Another strategy to build on that regimen is the earlier integration of subsequent therapy. The approved second-line agent lurbinectedin [Zepzelca], a very active drug in SCLC, is being explored as a maintenance strategy [after first-line atezolizumab plus carboplatin/etoposide therapy] in the phase 3 IMforte trial [NCT05091567]. Patients will complete carboplatin/etoposide with atezolizumab, and then will be randomized to maintenance atezolizumab alone, or atezolizumab with lurbinectedin. IMforte is [currently] enrolling.

How can clinicians increase the chances that patients with SCLC who progress on first-line therapy can still receive second-line treatment?

Unfortunately, there is a lot of attrition in SCLC. Published data for patients who receive frontline therapy [shows that] only about half would get second-line therapy. This is why pursuing a maintenance strategy, or the earlier introduction of active agents is appealing. It’s hard to make promises, but close observation of patients on maintenance immunotherapy is [the best way to] ensure someone gets second-line therapy. This is not a case where you’re going to see someone once a year––scans [need to be done] every three months [to monitor] the brain if patients have not had prophylactic cranial radiation. [Overall, the best approach is] close monitoring [plus] educating patients to [identify and] immediately report concerning symptoms to their doctors.

Outside of the advances that have been made with immunotherapy, what other areas of interest in SCLC management are you excited about?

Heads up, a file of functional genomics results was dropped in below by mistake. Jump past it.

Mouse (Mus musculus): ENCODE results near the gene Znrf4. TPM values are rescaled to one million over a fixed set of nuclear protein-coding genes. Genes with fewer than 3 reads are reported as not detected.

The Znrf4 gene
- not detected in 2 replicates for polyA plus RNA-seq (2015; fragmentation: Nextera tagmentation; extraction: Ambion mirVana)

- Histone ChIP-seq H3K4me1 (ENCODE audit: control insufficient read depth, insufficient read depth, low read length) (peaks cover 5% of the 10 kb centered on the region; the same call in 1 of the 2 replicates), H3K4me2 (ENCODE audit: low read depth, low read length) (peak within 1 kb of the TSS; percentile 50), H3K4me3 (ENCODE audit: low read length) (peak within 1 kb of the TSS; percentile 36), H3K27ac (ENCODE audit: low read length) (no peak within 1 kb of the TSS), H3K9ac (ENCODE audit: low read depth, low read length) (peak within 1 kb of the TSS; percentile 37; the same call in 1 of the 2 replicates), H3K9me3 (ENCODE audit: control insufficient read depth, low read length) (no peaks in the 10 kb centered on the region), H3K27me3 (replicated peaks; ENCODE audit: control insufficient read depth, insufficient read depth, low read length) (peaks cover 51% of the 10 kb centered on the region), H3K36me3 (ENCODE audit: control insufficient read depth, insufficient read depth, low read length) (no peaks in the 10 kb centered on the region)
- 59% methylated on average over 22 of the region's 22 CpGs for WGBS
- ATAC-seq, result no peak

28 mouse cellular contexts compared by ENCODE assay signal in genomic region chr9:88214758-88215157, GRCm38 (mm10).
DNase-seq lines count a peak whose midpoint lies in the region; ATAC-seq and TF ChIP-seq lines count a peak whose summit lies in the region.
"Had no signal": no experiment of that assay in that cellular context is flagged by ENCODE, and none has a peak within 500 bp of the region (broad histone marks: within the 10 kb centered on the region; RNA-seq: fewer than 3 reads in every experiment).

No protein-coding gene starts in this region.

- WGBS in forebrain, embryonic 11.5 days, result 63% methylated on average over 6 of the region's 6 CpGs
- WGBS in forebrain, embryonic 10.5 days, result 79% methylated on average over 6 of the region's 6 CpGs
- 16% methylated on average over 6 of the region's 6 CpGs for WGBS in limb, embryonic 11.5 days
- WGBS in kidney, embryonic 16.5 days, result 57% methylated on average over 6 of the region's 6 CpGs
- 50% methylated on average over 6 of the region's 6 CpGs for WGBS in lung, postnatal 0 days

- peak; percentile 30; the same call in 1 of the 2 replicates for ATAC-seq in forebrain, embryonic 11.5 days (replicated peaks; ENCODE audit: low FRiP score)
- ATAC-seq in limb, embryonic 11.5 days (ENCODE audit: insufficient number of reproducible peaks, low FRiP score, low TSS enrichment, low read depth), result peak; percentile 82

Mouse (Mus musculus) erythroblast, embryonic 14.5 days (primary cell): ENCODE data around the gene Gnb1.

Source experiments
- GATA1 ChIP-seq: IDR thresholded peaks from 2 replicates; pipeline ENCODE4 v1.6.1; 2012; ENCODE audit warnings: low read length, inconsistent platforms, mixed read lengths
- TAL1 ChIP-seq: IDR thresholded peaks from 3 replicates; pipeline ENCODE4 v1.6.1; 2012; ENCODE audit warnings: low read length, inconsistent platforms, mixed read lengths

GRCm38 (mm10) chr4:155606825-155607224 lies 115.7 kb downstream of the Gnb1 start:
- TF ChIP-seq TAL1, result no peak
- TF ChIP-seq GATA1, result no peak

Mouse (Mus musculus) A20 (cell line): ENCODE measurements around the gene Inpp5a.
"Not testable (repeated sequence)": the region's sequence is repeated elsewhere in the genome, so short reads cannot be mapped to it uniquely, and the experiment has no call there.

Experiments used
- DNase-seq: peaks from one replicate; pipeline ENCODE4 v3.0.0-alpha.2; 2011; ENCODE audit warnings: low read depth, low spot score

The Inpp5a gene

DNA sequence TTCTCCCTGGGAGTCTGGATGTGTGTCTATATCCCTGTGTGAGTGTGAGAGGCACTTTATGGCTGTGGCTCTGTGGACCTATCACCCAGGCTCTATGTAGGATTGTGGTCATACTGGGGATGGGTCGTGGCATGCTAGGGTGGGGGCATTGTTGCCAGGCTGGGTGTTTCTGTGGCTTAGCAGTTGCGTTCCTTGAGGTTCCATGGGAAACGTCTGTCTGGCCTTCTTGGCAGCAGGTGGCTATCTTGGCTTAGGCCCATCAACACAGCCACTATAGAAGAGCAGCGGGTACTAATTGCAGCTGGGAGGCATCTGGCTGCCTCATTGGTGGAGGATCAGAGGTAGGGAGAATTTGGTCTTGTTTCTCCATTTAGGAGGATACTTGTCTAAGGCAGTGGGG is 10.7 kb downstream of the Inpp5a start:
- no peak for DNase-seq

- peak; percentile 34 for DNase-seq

[When] I look at what’s on the horizon for SCLC, there are clearly active agents like lurbinectedin [being utilized.] Lurbinectedin has an accelerated approval in this space, and [shows] activity in both the refractory and [platinum-]sensitive setting. Its response rate in the chemo-refractory setting is 22%, [which is] better than other [approved] agents. In my own practice, I use lurbinectedin in the platinum-sensitive and refractory settings [rather than] rechallenge [patients] with platinum-etoposide.

[Still], we need other agents. [One promising agent,] liposomal irinotecan [nal-IRI; Onivyde] was unfortunately negative in a phase 3 trial vs topotecan. [Other trials aim to] bring together immune responses in SCLC [using] bispecific antibodies, like tarlatamab. [Tarlatamab] targets DLL3 [on tumor cells] and is highly expressed on the surface of CD3 [on T cells]. [It showed] modest response rates but durable responses and survival of over a year in the refractory setting, [which] is very encouraging.

What is your take-home message from this presentation?

[Ultimately,] the future [of SCLC] is going to look more appealing once we’re able to take advantage of different transcriptional subsets. All our strategies right now are empiric treatments, which is only going to lead to incremental gains. Being able to separate SCLC into different transcriptional subsets of lung cancer [will] allow us to further individualized therapy, [leading to improved] outcomes.


  1. FDA approves Genentech’s Tecentriq in combination with chemotherapy for the initial treatment of adults with extensive-stage small cell lung cancer. News release. Genentech (Roche). March 18, 2019. Accessed November 23, 2022.
  2. Imfinzi approved in the US for extensive-stage small cell lung cancer. News release. AstraZeneca. March 30, 2020. Accessed November 23, 2022.